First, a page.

Rosa Mota finished her career with a personal best of 2Hr 23min , a great turnaround for a person who started her running career having to overcome the effects of asthma.
Mota emerged onto the marathon scene victorious, winning the 1982 European Marathon on her debut, beating Ingrid Kristiansen of Norway in the process.
From this moment on Mota was to make the winning of championship medals her forte. At the introduction of the marathon to the Olympic program in 1984, she came up against the strongest women’s field ever assembled over the distance. She emerged winning the bronze medal, a glorious achievement for the young runner from Portugal. In the same year, only months after the Olympics, Mota was victorious at Chicago where she again displayed her authority over Kristiansen winning in a time of 2:26.01. This added to her 1983 victory where she had lowered the [then] course record to 2:31.12, her 1984 time lowered the course record by a massive 5 minutes.
The year 1985 saw her setting her personal best at the Chicago Marathon, an event which was won by Joan Benoit of America.
From 1985 onwards Mota travelled the world and took all before her, capturing the Gold medal at both the Olympics and World Championship as well as winning the European Championships, add to this the winning of Boston, Chicago, London, Rotterdam and Tokyo. In these results you have the most all round women’s racer over the marathon distance ever.
In 1983 she won in Rotterdam and Chicago before going on to place 4th in the inaugural World Championships in Helsinki. In Helsinki, there was cause for an athlete to be in doubt regarding the taking of a banned substance, with today’s attitude this athlete would certainly have been suspended, this denied Mota the achievement of winning a Bronze medal.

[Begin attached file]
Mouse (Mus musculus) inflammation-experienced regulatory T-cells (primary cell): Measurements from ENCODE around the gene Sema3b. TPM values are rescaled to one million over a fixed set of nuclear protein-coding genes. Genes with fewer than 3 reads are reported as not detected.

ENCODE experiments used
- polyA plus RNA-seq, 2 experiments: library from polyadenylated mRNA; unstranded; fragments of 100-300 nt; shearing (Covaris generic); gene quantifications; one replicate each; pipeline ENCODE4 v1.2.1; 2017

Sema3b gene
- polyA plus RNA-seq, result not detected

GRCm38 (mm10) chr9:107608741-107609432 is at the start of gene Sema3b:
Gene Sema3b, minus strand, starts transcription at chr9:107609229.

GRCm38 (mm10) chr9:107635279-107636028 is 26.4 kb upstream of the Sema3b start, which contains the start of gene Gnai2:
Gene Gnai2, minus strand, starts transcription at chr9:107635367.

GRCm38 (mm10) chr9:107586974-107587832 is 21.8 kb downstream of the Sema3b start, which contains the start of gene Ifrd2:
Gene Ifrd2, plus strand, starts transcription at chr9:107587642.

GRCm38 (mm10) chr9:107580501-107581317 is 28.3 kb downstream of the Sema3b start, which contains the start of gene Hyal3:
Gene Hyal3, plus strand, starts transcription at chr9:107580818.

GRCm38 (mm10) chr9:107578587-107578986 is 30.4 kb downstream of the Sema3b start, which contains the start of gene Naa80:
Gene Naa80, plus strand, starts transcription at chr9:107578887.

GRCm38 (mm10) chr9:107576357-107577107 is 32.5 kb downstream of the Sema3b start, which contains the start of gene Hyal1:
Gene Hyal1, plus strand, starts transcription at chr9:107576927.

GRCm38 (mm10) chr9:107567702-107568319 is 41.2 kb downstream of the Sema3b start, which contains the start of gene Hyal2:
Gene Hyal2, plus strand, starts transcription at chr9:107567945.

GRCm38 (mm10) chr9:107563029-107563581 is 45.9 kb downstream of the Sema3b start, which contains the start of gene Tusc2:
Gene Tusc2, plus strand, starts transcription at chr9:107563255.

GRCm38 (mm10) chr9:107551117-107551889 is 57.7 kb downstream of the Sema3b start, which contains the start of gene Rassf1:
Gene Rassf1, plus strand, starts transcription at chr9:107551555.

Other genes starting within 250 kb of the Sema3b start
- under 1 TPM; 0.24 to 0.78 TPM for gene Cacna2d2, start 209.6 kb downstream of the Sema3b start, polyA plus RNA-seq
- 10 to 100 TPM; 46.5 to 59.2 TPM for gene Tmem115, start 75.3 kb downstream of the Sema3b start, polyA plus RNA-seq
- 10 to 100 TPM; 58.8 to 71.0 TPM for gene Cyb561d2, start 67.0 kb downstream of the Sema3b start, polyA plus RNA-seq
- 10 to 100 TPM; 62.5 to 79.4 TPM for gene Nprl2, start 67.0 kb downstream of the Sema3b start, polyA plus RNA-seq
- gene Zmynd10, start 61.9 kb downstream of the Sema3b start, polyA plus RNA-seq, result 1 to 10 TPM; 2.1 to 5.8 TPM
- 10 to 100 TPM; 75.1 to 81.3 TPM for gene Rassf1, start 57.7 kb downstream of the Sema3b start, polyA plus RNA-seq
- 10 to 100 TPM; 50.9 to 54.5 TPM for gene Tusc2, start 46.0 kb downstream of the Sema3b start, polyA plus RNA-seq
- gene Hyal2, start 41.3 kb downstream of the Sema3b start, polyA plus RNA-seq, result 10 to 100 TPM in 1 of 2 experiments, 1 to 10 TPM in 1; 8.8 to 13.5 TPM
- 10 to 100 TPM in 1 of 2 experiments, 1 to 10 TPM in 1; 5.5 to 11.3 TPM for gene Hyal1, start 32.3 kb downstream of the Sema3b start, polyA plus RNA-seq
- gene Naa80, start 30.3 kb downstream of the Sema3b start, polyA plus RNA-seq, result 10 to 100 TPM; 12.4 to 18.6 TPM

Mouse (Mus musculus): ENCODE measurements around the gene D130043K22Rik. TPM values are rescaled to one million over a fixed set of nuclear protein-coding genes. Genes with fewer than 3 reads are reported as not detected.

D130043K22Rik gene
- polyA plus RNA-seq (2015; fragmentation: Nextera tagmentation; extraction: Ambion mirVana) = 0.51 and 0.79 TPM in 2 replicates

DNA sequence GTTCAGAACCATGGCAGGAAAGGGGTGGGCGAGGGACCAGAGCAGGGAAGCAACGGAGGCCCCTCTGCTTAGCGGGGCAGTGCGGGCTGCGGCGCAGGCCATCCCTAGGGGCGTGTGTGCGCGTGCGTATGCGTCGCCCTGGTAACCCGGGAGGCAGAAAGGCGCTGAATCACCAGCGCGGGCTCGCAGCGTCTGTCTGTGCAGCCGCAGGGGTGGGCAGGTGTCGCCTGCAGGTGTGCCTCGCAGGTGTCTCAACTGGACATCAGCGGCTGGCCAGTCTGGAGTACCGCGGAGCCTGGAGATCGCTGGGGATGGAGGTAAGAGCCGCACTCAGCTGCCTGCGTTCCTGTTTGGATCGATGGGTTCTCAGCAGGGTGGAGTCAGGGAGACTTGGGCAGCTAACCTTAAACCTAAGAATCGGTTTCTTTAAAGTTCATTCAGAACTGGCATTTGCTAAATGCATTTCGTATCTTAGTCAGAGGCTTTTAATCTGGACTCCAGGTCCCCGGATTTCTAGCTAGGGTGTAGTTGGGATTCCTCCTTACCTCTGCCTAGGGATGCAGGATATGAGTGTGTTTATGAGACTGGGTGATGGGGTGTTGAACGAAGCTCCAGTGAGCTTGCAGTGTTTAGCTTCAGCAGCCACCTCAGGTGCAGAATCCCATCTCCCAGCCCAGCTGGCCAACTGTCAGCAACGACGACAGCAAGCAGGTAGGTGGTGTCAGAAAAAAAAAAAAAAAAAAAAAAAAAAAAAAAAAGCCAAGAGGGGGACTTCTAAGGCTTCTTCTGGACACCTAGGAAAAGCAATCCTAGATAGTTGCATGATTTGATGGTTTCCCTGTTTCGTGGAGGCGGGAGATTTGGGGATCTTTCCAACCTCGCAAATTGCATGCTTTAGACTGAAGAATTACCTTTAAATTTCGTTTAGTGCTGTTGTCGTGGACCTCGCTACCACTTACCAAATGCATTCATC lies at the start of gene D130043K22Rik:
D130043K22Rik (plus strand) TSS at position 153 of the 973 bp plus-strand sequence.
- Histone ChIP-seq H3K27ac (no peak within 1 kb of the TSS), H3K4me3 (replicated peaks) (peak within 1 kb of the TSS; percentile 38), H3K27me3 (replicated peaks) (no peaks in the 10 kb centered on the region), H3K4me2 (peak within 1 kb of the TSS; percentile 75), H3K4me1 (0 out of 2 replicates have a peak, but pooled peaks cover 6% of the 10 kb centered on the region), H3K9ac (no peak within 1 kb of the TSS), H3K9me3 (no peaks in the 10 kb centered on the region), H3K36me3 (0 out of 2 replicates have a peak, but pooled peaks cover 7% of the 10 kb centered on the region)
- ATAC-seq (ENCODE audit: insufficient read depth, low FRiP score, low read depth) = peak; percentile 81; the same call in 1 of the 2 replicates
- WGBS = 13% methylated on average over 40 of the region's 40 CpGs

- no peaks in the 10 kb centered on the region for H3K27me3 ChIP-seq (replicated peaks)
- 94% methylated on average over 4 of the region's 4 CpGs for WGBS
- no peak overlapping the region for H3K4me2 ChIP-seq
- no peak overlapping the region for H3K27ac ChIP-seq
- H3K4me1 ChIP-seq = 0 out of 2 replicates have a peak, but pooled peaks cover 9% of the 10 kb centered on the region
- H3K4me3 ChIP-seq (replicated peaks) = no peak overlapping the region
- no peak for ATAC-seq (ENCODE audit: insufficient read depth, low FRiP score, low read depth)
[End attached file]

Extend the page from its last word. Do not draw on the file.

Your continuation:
In winning Chicago in 1983 she beat New Zealand‘s Anne Audain catching and passing Audain over the last 800m. This was to be her 3rd victory in 4 attempts at the distance and it is hard to believe that she was only going to get better.
1984 saw her winning a bronze at the Los Angeles Olympics, the last occasion she was to lose in a Championship event.
In 1986 she won Tokyo defeating East Germany’s legendary Katrin Dorre, her winning time of 2Hr 27min 15sec was not special, however the winning of another event on another continent was significant.
In 1987, Boston was to be her 7th victory in 10 finishes, her winning time was 2Hr 25min 29sec with her winning margin being 4 minutes. She then captured the World Championship in Rome with a winning time of 2Hr 25min 17sec and a winning margin of 7minutes. A significant victory at Championship level.
In 1988, Mota was to win Boston in a time of 2Hr 24min 30sec, her winning margin was 4 seconds short of 5 minutes and her dominance of the distance was now total, her competitors were no longer in the same class as the dominant athlete. 88 was also an Olympic year and a victory in Seoul was reward for the most consistent marathon athlete in the world.
In 1989, Mota was to sustain an injury which hindered her throughout the year. After having dropped out at Osako in Japan she went to the Los Angelos marathon, where she was to lose to Zoya Ivanova of Russia. Mota still managed to achieve a second place finish, however the wisdom in her running that race was surely to effect her future.
In 1989, Mota returned to Osako to win in a time of 2Hr 27min 47sec, thus repaying the Japanese public for her failure to finish the previous year. What was significant during this event was the enormous pressures Mota felt she had been placed under by her athletic federation.
Because of Rosa Mota’s frequent racing schedule she was to run into enormous problems with the Portuguese Athletic Federation, these problems dated back to as early as 1984. The federation attempted to curtail her racing schedule, this caused major ‘blow-ups’ between the two parties and one would have to accept that this would surely have effected anyone’s performances. In 1990, with the problems cleared up between the Federation and Mota and she was able to turn her attentions to Boston. She won for a third year in a row posting a time of 2Hr 25min 23sec to beat a future winner of the event Uta Pippig of the then East Germany.